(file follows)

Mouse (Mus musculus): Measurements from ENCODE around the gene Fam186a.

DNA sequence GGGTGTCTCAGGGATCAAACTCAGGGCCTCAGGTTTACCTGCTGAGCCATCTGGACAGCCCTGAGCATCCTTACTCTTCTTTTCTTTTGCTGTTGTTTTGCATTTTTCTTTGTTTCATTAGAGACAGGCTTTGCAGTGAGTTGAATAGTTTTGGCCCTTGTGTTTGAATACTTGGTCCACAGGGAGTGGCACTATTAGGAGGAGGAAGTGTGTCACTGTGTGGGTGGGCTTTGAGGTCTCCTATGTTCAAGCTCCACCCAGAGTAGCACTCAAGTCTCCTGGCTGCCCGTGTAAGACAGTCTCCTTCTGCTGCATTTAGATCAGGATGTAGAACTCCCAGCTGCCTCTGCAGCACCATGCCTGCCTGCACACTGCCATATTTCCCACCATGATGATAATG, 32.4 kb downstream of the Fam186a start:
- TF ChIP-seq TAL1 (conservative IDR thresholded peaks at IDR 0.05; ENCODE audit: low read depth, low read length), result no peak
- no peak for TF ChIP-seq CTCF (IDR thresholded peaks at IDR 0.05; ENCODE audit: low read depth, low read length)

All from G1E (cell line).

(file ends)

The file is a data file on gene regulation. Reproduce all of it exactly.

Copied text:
Mouse (Mus musculus): Measurements from ENCODE around the gene Fam186a.

DNA sequence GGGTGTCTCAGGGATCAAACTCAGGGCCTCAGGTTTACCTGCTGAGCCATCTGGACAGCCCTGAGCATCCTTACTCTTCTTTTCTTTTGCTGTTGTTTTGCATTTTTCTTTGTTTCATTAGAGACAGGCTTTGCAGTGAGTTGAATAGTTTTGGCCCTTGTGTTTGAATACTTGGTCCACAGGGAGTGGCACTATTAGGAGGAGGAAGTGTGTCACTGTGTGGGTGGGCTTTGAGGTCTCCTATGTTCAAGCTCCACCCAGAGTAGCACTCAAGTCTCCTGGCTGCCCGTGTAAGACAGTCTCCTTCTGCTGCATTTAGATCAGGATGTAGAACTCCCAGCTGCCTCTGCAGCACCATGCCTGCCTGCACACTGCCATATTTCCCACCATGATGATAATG, 32.4 kb downstream of the Fam186a start:
- TF ChIP-seq TAL1 (conservative IDR thresholded peaks at IDR 0.05; ENCODE audit: low read depth, low read length), result no peak
- no peak for TF ChIP-seq CTCF (IDR thresholded peaks at IDR 0.05; ENCODE audit: low read depth, low read length)

All from G1E (cell line).